Home Reading

Parent Home Reading Information Booklet

South Padbury Primary School has created a parent home reading information booklet to support parents with home reading to improve their child’s reading fluency and comprehension. The booklet contains tips for home reading, choosing just the right book, benefits of home reading, what to do when your child doesn’t know a word, and lots of great literature titles.

Frequently Asked Home Reading Questions

Do we have to do home reading every night?

Yes. We recommend students to read every night or at least every school night. A parent reading to their children is invaluable.

How long should my child read for?

We recommend at least 15 minutes per night. 

My child doesn’t like home reading.

Try to make it a really positive experience. Your child will smile and enjoy reading when you praise them for their efforts (and mistakes). Children seeing their parents regularly read and enjoy books will also help with their attitude to reading.

We forgot the home reader today!

That’s OK. Just read it again the following night and bring it back to school.

We have already read this home reader.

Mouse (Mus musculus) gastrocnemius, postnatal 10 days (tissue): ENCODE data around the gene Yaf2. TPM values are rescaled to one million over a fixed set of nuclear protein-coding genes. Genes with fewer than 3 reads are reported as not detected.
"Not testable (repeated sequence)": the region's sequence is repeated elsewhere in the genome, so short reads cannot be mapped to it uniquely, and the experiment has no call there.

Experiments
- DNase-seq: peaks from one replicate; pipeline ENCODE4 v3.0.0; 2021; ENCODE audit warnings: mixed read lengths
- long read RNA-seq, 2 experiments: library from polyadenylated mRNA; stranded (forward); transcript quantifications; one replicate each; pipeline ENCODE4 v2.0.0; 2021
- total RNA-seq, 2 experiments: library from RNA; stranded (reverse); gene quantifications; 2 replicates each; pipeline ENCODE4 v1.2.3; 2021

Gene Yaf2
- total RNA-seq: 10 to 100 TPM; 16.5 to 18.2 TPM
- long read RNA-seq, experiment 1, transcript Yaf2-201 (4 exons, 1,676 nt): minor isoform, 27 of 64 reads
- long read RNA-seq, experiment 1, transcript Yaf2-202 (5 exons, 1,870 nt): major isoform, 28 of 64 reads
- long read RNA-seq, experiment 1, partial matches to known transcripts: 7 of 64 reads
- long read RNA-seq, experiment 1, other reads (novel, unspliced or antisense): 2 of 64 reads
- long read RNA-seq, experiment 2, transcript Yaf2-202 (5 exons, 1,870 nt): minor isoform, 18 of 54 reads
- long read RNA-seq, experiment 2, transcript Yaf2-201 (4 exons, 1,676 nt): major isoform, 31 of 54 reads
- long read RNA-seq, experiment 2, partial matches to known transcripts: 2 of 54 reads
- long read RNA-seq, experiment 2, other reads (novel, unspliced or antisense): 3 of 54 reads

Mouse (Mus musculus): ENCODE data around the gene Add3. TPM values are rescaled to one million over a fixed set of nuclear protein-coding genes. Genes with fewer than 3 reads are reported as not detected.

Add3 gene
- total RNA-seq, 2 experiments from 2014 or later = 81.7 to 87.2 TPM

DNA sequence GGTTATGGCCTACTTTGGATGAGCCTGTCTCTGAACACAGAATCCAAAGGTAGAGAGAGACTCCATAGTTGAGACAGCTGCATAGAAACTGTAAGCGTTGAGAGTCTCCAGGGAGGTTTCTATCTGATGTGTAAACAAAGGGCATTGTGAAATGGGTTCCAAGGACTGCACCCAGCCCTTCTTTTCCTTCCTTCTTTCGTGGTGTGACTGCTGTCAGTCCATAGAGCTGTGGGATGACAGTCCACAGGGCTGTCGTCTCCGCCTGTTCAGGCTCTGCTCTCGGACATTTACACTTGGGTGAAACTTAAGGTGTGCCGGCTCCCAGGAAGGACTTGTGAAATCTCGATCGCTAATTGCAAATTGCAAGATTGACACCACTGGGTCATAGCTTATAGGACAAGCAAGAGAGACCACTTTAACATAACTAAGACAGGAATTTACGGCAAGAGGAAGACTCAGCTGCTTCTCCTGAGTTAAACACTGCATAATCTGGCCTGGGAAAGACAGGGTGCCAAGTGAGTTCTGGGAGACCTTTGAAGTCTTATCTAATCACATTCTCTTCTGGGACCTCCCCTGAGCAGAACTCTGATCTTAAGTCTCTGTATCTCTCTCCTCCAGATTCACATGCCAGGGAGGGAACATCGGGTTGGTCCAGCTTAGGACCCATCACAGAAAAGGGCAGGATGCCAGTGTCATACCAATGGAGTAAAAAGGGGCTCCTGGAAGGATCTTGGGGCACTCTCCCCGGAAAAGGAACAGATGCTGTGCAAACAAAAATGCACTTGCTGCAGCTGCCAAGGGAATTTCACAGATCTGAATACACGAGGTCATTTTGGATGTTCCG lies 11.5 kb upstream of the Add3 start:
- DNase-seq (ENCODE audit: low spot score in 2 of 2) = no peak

Reading it again is always recommended. During early reading experiences books should be read at least three times.

The home reader is too easy.

That’s great! Home readers are meant to be easy! Improving fluency demands that the text/book is at the reader’s independent level, meaning the child can read the book aloud with at least 90% accuracy. This is why home readers often appear ‘easy’ for students, as their purpose is to build speed and accuracy. Some parents want ‘harder books’ because their child can already read those being sent home. Yet books at a child’s proficiency level provide children with opportunities to develop appropriate expression, practise reading skills and phonics and improve sight word knowledge and vocabulary, while most importantly building confidence and belief in themselves as readers.  

What if the home reader is too hard?

There could be a few reasons:

  • This particular level book may be challenging
  • They may have been given the wrong level accidently – please let your child’s teacher know
  • Your child may be tired or it could be too early or late in the day to read the book.

I feel my child is ready to be moved up to the next level.

The teacher has made that selection for your child based on phonic knowledge and/or reading fluency levels and students will move up when the teacher assesses them and deems them to have banked the phonic knowledge needed to move up a level. Phonic books are selected to support the school’s synthetic phonics program, and the phonics being taught in the classroom at that time. It is important that children move through the sequential letter sound program and can bank in long term memory the previous phonic knowledge before moving to the next sound.

Home Reading Continuum

South Padbury Primary School has created a home reading continuum that gives parents a summary of what home reading looks like throughout the primary school years.